The amendment to audit the Federal Reserve had well over 300 co-sponsors in the House of Representatives, and it passed easily in the House Financial Services Committee. It lives in their version of Wall Street reform. The Senate, as part of a bankruptcy reform bill last year, passed a version of auditing the Fed, through an amendment by Chuck Grassley, by a count of 95-1. Simply put, of all the amendments to the financial reform bill on the floor of the Senate right now, the one with the most likely chance of passing is one that would bring some transparency to the Federal Reserve.
That’s precisely the measure which the Obama Administration is opposing the most:
Obama administration officials have declined to weigh in on any specific amendments, with one exception: a move by Sen. Bernie Sanders (I., Vt.) to give the government more power to audit certain operations at the Federal Reserve. Fed and administration officials have signaled they would fight to stop it at all costs. Mr. Sanders has more than a dozen co-sponsors.
“I can’t predict, but I think we’ve got a good chance to pass it,” Mr. Sanders said.
There are other amendments that I frankly think would have a more wide-reaching impact on the banking industry. The Safe Banking Act would cap the size and leverage of financial firms. Merkley-Levin would end proprietary trading by commercial banks. Cantwell-McCain would put up the wall between commercial and investment banks. But it’s unclear how much support they have in the Senate, though it’s possible one or more will pass.
The White House doesn’t exactly support a hard leverage or size cap either, as Rep. Alan Grayson (D-FL) told me. “We’re getting resistance from the Administration on that, but we have to do it,” he said at an event in Los Angeles last week. Sen. Jeff Merkley (D-OR) told reporters on a conference call yesterday that he spoke with Treasury Secretary TIm Geithner and believes that “the heart of the Volcker rule is something [the Administration] supports,” though he believes his amendment, which is basically the Volcker rule, is “clearer and crisper” than what the Administration would have written.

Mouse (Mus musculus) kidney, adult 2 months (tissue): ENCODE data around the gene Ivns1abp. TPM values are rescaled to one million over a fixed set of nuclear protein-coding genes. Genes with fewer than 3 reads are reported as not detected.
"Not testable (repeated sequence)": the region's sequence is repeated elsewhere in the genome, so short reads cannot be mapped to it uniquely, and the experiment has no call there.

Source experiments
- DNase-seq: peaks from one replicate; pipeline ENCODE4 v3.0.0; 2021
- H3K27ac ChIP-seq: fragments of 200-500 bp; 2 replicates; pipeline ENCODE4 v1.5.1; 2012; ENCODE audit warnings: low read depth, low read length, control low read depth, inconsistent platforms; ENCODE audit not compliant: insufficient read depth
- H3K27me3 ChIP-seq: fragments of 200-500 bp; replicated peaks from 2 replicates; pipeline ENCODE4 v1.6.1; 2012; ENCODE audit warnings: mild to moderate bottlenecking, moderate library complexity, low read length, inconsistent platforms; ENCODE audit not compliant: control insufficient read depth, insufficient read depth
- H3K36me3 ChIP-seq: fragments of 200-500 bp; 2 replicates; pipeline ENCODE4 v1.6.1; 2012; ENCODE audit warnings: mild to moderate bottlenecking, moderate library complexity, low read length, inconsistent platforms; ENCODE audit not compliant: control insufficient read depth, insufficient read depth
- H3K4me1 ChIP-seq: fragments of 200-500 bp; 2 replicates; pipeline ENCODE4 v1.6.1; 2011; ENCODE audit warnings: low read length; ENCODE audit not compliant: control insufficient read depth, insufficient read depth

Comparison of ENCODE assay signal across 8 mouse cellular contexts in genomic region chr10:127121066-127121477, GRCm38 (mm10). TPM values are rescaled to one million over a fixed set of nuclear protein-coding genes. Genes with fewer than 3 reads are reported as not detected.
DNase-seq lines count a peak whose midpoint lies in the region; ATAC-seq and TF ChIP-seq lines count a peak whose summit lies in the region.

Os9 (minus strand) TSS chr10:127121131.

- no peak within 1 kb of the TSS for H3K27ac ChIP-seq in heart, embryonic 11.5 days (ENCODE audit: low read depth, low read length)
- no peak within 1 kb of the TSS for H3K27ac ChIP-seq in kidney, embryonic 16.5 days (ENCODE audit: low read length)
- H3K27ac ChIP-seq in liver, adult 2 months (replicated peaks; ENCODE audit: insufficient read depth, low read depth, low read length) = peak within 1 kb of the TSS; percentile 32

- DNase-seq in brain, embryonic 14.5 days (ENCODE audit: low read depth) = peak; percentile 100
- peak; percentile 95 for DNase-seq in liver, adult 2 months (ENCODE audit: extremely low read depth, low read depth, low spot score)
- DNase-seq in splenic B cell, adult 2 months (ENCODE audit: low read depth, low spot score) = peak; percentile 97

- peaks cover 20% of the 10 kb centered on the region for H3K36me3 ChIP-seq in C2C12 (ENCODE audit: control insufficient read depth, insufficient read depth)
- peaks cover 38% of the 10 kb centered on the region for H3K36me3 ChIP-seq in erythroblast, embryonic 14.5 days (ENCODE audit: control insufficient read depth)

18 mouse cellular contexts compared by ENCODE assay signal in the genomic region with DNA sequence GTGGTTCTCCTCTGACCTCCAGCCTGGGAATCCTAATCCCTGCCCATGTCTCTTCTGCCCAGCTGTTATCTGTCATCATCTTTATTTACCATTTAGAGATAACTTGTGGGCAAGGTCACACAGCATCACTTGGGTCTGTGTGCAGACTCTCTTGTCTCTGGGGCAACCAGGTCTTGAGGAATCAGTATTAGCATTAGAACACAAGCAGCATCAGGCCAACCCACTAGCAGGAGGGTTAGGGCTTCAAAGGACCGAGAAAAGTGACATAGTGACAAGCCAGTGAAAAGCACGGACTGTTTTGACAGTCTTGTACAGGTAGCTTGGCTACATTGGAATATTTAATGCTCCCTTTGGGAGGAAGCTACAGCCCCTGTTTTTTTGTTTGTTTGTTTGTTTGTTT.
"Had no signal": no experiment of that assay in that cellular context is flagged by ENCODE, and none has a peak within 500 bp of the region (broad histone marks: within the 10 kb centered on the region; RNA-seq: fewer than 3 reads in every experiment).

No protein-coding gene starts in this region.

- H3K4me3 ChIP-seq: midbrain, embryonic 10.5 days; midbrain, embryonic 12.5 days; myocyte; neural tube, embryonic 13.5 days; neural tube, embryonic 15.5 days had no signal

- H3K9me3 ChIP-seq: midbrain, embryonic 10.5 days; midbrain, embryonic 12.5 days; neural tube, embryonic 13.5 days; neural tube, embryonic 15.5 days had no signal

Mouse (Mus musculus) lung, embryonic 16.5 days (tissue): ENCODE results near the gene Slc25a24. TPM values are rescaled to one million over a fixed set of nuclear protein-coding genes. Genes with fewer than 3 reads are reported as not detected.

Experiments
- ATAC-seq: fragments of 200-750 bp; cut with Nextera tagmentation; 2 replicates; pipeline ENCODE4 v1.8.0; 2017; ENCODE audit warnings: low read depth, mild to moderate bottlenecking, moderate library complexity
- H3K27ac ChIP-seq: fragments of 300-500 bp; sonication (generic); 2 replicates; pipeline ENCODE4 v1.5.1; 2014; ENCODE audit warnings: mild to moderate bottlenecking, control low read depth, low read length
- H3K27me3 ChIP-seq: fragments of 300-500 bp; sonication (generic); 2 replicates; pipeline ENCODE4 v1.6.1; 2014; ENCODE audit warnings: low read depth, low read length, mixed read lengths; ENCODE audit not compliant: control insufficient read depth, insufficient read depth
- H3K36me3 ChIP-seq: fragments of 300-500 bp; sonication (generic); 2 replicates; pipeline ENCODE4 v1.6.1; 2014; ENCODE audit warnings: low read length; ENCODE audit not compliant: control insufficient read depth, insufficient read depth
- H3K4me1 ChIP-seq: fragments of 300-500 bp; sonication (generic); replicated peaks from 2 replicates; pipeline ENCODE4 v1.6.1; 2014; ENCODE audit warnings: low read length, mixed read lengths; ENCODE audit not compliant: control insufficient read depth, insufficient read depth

The point is, while they want to leave much to the discretion of regulators, they can live with those real restrictions on the banking industry, and they don’t think that the reformers totally have the numbers to effect those changes. With auditing the Fed, everyone knows the numbers. It has overwhelming support if it comes up for a vote. And that’s why the Administration is targeting their efforts. The calculus out of Treasury is to express little opinion on what they feel is in control, and vociferously oppose what they feel is not.
I don’t want to totally minimize the impact of a Fed audit. Keeping sunlight on the Fed’s activities would end secret bailouts and actually make the resolution authority in the bill work. For all the emphasis on TARP, banks are getting rich right now largely because of extraordinary actions taken by the Federal Reserve out of our purview. Taxpayers deserve to know what’s being done in their name.